Selling My Soul

Album Review of Selling My Soul by Masta Killa.

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Selling My Soul

Masta Killa

Selling My Soul by Masta Killa

Release Date: Dec 11, 2012
Record label: Nature Sounds
Genre(s): Rap, East Coast Rap, Hardcore Rap

61 Music Critic Score
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Selling My Soul - Fairly Good, Based on 6 Critics

Prefix Magazine - 75
Based on rating 7.5/10
75

As you listen to Selling My Soul, you might find it hard to believe that Masta Killa was the last official emcee to join Wu-Tang Clan, that he didn't really start rapping until he joined the group. It's hard to believe for a lot of reasons. First, this is purely veteran, laid-back flow top to bottom. Masta Killa's art is not in the punchline, not in rhyming theatrics, but in a devastatingly precise wordplay, the kind that doesn't need bells and whistles.

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AllMusic - 70
Based on rating 7/10
70

He may be the quietest and least known of the core Wu-Tang Clan members, but rapper Masta Killa makes great strides toward shaking those qualities on Selling My Soul, his first solo album in six years. Course, if you ask the Masta, this is his first solo album ever in its way, as both No Said Date (2004) and Made in Brooklyn (2006) were both filled with enough Wu affiliates and RZA and/or Bronze Nazareth productions that they were almost proper Clan albums. Here, his only guests are Kurupt and a posthumous verse from Ol' Dirty Bastard, with outside folks like 9th Wonder and Koolade offering beats alongside Allah Mathematics and Inspectah Deck.

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Slant Magazine - 60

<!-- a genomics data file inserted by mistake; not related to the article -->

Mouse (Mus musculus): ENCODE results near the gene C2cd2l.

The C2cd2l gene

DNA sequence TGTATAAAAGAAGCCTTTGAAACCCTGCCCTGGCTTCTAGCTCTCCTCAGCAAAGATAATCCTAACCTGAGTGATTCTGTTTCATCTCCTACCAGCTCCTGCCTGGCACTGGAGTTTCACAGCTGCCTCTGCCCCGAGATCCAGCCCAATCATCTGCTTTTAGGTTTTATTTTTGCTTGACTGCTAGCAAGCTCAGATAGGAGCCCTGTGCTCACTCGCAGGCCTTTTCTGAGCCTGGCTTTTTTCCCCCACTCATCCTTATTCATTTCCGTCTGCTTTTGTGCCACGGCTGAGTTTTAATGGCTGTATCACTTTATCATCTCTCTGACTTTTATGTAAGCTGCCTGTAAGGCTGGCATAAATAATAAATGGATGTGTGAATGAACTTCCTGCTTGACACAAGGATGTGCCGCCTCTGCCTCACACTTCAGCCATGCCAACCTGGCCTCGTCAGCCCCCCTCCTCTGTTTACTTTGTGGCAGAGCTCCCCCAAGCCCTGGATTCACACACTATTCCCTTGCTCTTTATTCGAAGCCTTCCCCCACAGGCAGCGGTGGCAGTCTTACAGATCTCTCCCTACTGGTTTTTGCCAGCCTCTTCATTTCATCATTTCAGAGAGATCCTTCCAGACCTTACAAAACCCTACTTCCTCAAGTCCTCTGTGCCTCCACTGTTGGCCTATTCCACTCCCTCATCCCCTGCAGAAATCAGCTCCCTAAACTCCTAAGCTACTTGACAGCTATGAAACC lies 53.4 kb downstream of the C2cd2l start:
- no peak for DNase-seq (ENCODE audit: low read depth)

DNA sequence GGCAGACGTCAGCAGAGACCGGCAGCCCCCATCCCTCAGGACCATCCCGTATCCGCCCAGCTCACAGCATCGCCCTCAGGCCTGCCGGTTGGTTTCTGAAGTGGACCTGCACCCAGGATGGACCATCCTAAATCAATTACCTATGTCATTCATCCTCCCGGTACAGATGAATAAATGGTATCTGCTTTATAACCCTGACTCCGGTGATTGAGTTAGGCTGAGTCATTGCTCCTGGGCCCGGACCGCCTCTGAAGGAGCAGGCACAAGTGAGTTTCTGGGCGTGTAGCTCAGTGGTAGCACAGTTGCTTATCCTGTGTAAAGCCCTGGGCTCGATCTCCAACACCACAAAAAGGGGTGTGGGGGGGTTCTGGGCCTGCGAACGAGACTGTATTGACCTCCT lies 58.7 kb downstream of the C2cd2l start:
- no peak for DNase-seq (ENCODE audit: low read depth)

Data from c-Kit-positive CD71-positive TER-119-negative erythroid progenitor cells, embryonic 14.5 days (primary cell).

Based on rating 3.0/5
60

With his third solo album, Selling My Soul, Wu-Tang Clan’s most stoic and mysterious member, Masta Killa, eschews gun talk, street tales, and what Raekwon dubbed “punch-you-in-the-face music” for a brief collection of smoothly flowing hip-hop that straddles the border of soul. The album’s misleading title may suggest a Faustian regression to materialistic pop-rap, but the content is still the well-known Wu brand of conscious, precisely crafted lyricism: “Meditate and then I wrote/For years, months, and days/Before I even spoke,” Killa says in a disarmingly laidback delivery on the standout “Food. ” With 16 tracks, at least seven of which amount to skits or interludes, that clock in at less than 40 minutes, the whole thing sounds like an overdressed EP, but there are some gems to be found if you dig past all the filler.

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HipHopDX - 60
Based on rating 3.0/5
60

Without question the most diverse collective in Rap’s approaching four decades, the Wu-Tang Clan’s legacy thrives due to undying fan loyalty appreciative of each member’s variety. Straying from the allure of fame attained by some of the group, Masta Killa’s complex lyrical structure and monotone deadpan delivery are more highly regarded within underground circles given the quiet success of previous releases No Said Date and Made In Brooklyn. Further fleshing out his laid back aesthetic of interweaving street dialect and Five Percenter lessons, Selling My Soul is Masta Killa’s return to bat after an extended hiatus.

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Pitchfork - 52
Based on rating 5.2/10
52

Wu-Tang MC Masta Killa's long-delayed third solo effort began its life as Loyalty & Royalty. Then Loyalty splintered; a guest-heavy disc under that name is promised soon, while the sample-centric, soul-forward leavings-- which, for a while, Masta'd been calling Soul & Substance-- finally landed in the December dead zone under the name Selling My Soul. We've gotten pretty used to the oil-and-water relationship between meddling A&Rs with dollar signs in their eyes and rappers who know you can't make money selling records when you have no records to sell.

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Under The Radar - 45
Based on rating 4.5/10
45

Wu-Tang's quietest original member made a somewhat impromptu-feeling release of this third solo record in place of his long-anticipated Loyalty Is Royalty; that other feature-oriented album is still to come, while this one is billed as a more soul-inflected side project. It comes off rather flimsily, with Masta Killa rapping over laid back R&B tracks by Mathematics, 9th Wonder, and Inspectah Deck, with the obligatory kung-fu film samples littered in. The MC never feels particularly inspired on this disc, his momentum crashing after the first few tracks.

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